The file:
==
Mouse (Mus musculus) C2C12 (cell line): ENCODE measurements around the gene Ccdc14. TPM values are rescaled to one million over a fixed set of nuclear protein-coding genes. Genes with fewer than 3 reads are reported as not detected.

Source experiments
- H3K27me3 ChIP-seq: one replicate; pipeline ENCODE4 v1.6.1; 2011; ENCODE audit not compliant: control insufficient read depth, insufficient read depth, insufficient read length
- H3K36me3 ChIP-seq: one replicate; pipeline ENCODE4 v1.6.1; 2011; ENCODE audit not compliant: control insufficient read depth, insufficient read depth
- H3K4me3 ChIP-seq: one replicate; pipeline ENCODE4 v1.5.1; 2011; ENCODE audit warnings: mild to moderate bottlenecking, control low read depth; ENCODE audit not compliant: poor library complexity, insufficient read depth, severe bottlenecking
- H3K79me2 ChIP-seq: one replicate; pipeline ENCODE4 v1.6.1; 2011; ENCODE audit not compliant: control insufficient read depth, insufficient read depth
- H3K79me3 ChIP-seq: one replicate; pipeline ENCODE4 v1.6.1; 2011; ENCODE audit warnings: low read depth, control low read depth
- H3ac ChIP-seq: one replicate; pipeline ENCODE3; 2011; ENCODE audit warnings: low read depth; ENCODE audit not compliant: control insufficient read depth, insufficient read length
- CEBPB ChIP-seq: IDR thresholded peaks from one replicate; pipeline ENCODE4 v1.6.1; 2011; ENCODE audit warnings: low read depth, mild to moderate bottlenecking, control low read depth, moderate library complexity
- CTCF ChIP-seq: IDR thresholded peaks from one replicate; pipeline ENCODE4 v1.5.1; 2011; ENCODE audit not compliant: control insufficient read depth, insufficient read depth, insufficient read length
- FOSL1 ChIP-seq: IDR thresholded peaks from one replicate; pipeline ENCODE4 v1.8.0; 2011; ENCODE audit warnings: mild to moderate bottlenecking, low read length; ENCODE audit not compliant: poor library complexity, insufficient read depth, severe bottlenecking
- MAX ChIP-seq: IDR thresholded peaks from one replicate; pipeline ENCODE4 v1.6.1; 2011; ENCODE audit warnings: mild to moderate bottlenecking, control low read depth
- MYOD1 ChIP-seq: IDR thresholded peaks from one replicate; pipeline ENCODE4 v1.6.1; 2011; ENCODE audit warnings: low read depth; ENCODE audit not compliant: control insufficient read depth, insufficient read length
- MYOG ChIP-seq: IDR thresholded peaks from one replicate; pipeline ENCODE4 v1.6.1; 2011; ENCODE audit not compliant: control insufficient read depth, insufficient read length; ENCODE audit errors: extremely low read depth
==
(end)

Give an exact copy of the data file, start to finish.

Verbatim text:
Mouse (Mus musculus) C2C12 (cell line): ENCODE measurements around the gene Ccdc14. TPM values are rescaled to one million over a fixed set of nuclear protein-coding genes. Genes with fewer than 3 reads are reported as not detected.

Source experiments
- H3K27me3 ChIP-seq: one replicate; pipeline ENCODE4 v1.6.1; 2011; ENCODE audit not compliant: control insufficient read depth, insufficient read depth, insufficient read length
- H3K36me3 ChIP-seq: one replicate; pipeline ENCODE4 v1.6.1; 2011; ENCODE audit not compliant: control insufficient read depth, insufficient read depth
- H3K4me3 ChIP-seq: one replicate; pipeline ENCODE4 v1.5.1; 2011; ENCODE audit warnings: mild to moderate bottlenecking, control low read depth; ENCODE audit not compliant: poor library complexity, insufficient read depth, severe bottlenecking
- H3K79me2 ChIP-seq: one replicate; pipeline ENCODE4 v1.6.1; 2011; ENCODE audit not compliant: control insufficient read depth, insufficient read depth
- H3K79me3 ChIP-seq: one replicate; pipeline ENCODE4 v1.6.1; 2011; ENCODE audit warnings: low read depth, control low read depth
- H3ac ChIP-seq: one replicate; pipeline ENCODE3; 2011; ENCODE audit warnings: low read depth; ENCODE audit not compliant: control insufficient read depth, insufficient read length
- CEBPB ChIP-seq: IDR thresholded peaks from one replicate; pipeline ENCODE4 v1.6.1; 2011; ENCODE audit warnings: low read depth, mild to moderate bottlenecking, control low read depth, moderate library complexity
- CTCF ChIP-seq: IDR thresholded peaks from one replicate; pipeline ENCODE4 v1.5.1; 2011; ENCODE audit not compliant: control insufficient read depth, insufficient read depth, insufficient read length
- FOSL1 ChIP-seq: IDR thresholded peaks from one replicate; pipeline ENCODE4 v1.8.0; 2011; ENCODE audit warnings: mild to moderate bottlenecking, low read length; ENCODE audit not compliant: poor library complexity, insufficient read depth, severe bottlenecking
- MAX ChIP-seq: IDR thresholded peaks from one replicate; pipeline ENCODE4 v1.6.1; 2011; ENCODE audit warnings: mild to moderate bottlenecking, control low read depth
- MYOD1 ChIP-seq: IDR thresholded peaks from one replicate; pipeline ENCODE4 v1.6.1; 2011; ENCODE audit warnings: low read depth; ENCODE audit not compliant: control insufficient read depth, insufficient read length
- MYOG ChIP-seq: IDR thresholded peaks from one replicate; pipeline ENCODE4 v1.6.1; 2011; ENCODE audit not compliant: control insufficient read depth, insufficient read length; ENCODE audit errors: extremely low read depth